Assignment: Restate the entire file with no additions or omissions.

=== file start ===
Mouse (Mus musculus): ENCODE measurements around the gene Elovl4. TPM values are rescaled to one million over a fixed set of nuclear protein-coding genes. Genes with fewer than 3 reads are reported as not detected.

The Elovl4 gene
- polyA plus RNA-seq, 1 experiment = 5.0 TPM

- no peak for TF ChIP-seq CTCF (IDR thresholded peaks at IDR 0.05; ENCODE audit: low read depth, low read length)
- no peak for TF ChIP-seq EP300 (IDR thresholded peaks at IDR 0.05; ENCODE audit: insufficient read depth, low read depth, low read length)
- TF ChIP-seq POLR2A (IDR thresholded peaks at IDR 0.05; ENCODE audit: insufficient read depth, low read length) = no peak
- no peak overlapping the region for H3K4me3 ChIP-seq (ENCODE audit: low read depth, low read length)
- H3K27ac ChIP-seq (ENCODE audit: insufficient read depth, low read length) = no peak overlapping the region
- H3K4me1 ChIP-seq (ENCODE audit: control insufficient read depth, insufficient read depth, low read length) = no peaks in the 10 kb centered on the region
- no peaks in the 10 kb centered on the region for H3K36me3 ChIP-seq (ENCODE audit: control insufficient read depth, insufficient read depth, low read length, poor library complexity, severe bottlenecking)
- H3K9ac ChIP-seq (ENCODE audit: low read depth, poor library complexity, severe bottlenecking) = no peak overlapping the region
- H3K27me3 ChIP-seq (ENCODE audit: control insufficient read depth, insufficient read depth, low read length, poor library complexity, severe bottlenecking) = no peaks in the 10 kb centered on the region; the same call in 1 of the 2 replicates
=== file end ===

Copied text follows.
Mouse (Mus musculus): ENCODE measurements around the gene Elovl4. TPM values are rescaled to one million over a fixed set of nuclear protein-coding genes. Genes with fewer than 3 reads are reported as not detected.

The Elovl4 gene
- polyA plus RNA-seq, 1 experiment = 5.0 TPM

- no peak for TF ChIP-seq CTCF (IDR thresholded peaks at IDR 0.05; ENCODE audit: low read depth, low read length)
- no peak for TF ChIP-seq EP300 (IDR thresholded peaks at IDR 0.05; ENCODE audit: insufficient read depth, low read depth, low read length)
- TF ChIP-seq POLR2A (IDR thresholded peaks at IDR 0.05; ENCODE audit: insufficient read depth, low read length) = no peak
- no peak overlapping the region for H3K4me3 ChIP-seq (ENCODE audit: low read depth, low read length)
- H3K27ac ChIP-seq (ENCODE audit: insufficient read depth, low read length) = no peak overlapping the region
- H3K4me1 ChIP-seq (ENCODE audit: control insufficient read depth, insufficient read depth, low read length) = no peaks in the 10 kb centered on the region
- no peaks in the 10 kb centered on the region for H3K36me3 ChIP-seq (ENCODE audit: control insufficient read depth, insufficient read depth, low read length, poor library complexity, severe bottlenecking)
- H3K9ac ChIP-seq (ENCODE audit: low read depth, poor library complexity, severe bottlenecking) = no peak overlapping the region
- H3K27me3 ChIP-seq (ENCODE audit: control insufficient read depth, insufficient read depth, low read length, poor library complexity, severe bottlenecking) = no peaks in the 10 kb centered on the region; the same call in 1 of the 2 replicates